Brad and Heidi celebrating their 2017 wedding anniversary at a Boney James jazz concert
We love to celebrate and we make it a priority in our marriage to celebrate each other. The most important celebration is our anniversary and while we don’t go “all-out” each year, we make sure it’s a special day.
What amazes us is how many couples we meet who don’t celebrate their anniversary. When we ask them why we get a variety of answers:
Many years ago Brad was talking with a woman who said that when she grew up she didn’t have anything. As a result, she decided not to deny her boys whatever they wanted. She was quite at peace with having over $80,000 on credit cards so that her boys could be indulged! We shudder to think about how those boys turned out and the survivability of her marriage.
Money. It’s the number one issue that couples argue about. In 2009 Jeffrey Dew of Utah State University released his study of 2,800 couples which found that couples who disagreed about finance once a week were 30% more likely to get divorced than those who disagreed less frequently. So how can we reduce the tension and build agreement when it comes to money matters?
What do these words have in common: portfolio, friends, title, power, possessions, celebrities, armies, weapons, the judicial system, and politics? They are all places where people put their trust. In nearly 30 years of ministry we have seen individuals and couples place their faith and confidence in varying degrees in these areas.
As a couple, when things get hard in your marriage or life, where do you turn for advice? Where do you get your strength and confidence? Where do you place your trust?
Brad & Heidi on a recent getaway
Last week we were able to get away for a few days on a vacation. It wasn’t long, but it was refreshing individually and maritally. Throughout our marriage we have worked hard to inject time alone into the rhythm of our relationship.
Are you two feeling disconnected? Are life’s responsibilities crowding out the time to be together that you desire? Then it’s time to re-evaluate how you’re living life and place a high priority on how you build your marriage.
In the Bible, the Gospel of Mark describes a season of intensive ministry for the disciples. The needs and demands of people were huge “because so many people were coming and going that they did not even have a chance to eat….” (Mark 6:31a)
That’s not unlike how life can be for us today, is it?
In the history of the couples with whom we’ve worked, and in our own marriage, the health and vitality of the marital relationship rises and falls on how central this one perspective is in a couple’s marriage. It comes from the book of Proverbs in the Bible. In fact, it’s really the overarching theme of the entire book on wisdom. Here’s the verse that we believe carries the key to what matters most in marriage:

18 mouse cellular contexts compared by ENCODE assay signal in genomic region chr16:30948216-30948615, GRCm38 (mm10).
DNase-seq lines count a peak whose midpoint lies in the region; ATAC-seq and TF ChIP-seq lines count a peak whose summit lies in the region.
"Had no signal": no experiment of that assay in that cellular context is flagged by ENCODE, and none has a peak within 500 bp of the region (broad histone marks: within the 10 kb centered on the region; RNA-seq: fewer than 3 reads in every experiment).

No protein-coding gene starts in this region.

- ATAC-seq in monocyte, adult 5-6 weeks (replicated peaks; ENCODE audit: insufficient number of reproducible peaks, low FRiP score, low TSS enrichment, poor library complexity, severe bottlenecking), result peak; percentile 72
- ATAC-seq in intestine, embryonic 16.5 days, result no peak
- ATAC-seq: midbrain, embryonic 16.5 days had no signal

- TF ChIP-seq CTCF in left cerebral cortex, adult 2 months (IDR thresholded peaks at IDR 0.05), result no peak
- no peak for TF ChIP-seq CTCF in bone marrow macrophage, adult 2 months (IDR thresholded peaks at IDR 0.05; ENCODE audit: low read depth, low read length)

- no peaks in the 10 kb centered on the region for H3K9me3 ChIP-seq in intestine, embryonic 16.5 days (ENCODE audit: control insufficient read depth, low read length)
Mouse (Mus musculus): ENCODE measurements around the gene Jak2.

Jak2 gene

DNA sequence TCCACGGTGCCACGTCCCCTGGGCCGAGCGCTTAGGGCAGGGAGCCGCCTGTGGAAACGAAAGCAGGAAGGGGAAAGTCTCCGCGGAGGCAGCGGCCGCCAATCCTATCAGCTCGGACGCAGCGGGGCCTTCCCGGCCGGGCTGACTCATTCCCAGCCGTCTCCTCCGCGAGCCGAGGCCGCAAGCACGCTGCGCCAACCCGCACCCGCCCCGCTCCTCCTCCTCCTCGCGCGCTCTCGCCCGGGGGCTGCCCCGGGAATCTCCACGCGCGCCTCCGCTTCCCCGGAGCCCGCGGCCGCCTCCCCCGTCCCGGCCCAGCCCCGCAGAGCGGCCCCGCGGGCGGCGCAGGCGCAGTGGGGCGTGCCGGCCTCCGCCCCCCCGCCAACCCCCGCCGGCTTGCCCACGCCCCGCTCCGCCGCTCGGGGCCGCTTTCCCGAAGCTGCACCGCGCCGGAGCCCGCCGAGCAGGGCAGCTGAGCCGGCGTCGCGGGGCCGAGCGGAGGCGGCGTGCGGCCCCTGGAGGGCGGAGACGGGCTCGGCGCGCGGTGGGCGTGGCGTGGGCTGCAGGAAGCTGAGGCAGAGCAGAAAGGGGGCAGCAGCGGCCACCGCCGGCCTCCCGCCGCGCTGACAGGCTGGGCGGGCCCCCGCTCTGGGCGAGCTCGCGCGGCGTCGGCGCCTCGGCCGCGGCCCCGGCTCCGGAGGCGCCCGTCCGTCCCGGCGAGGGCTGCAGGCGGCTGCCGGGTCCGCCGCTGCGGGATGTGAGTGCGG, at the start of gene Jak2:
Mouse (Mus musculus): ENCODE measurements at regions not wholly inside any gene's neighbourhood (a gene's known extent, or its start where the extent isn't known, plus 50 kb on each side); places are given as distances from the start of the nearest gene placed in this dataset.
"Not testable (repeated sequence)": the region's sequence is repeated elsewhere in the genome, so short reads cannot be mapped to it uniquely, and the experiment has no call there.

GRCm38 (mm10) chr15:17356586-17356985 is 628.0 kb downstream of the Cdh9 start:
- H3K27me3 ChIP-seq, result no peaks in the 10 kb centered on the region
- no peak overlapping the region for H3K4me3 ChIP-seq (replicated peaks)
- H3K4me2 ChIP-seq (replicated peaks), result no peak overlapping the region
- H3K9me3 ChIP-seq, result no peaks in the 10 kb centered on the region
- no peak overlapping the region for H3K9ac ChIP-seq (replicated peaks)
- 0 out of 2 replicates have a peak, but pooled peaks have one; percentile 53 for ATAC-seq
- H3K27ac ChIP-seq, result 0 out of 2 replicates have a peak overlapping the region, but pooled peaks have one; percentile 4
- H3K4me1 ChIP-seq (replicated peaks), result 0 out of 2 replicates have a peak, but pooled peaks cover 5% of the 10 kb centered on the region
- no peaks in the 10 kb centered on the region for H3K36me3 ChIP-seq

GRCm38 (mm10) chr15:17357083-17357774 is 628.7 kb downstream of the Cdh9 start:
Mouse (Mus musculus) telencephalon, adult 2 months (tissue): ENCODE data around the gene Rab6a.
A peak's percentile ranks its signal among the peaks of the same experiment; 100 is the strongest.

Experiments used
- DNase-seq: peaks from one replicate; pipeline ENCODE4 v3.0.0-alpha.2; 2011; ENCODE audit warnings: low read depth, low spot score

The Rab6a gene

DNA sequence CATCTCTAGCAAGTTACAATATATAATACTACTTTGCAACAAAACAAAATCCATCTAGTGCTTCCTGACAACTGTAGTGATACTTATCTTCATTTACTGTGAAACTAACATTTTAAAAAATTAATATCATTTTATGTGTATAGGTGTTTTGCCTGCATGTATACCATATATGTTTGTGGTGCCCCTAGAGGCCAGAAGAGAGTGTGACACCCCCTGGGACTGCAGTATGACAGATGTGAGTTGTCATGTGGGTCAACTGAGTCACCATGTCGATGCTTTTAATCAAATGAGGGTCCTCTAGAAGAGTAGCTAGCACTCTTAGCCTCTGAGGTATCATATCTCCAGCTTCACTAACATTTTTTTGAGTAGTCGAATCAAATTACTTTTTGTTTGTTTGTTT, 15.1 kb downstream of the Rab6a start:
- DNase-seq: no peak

“The fear of the Lord is the beginning of knowledge….” (Proverbs 1:7a)
Stick with us for a moment. “Fear” in this context doesn’t mean cowering and afraid. In the original language (Hebrew) it can also mean a reverential awe and respect.
Let’s take that verse and contextualize it for marriage: “When the two of you live with a reverent awe of God and align your relationship under His complete leadership, you will have insight into your relationship, wisdom in your priorities, and unity in your values.” Quite simply, staying centered means keeping your relationship with Christ actively central in your marriage.
Have you ever agonized over whether or not to change jobs? How did you process it as a couple?
I (Heidi) work part-time for a small company. Recently I agonized over whether or not to change jobs. An opportunity presented itself and it met many of my qualifications (schedule, pay, commute, etc.). One minute I would be 95% certain to stay in my current job and hours later I would be 95% sure the best thing was to change jobs.
To say this was difficult is an understatement. Brad and I spent hours praying about both opportunities and sought godly counsel from people we trusted. But the godly counsel we sought was conflicting – some people said to stay; others said go. We made pro and con lists. We did everything we knew to do when faced with a tough decision.
What does it take to make each day count in your marriage? It’s easy in the busyness of life to let things slide by, to relegate what matters most to the shadows of our lives and let the tyranny of the urgent rule. After our faith in Jesus Christ, what matters most is the health of our marriage.
Funerals have a way of reminding us that the number of our days is limited. They re-clarify what really matters in life. Last weekend was the service for Brad’s aunt. She was a godly woman who served Jesus for over 35 years in Korea teaching music at Seoul Theological University. She never married, but she had hundreds of students who called her “mom” and mourned deeply over her passing.
As we reflected on a life well-lived, we thought of four things that should be part of every couple’s day—four things to make each day count in your marriage. They are: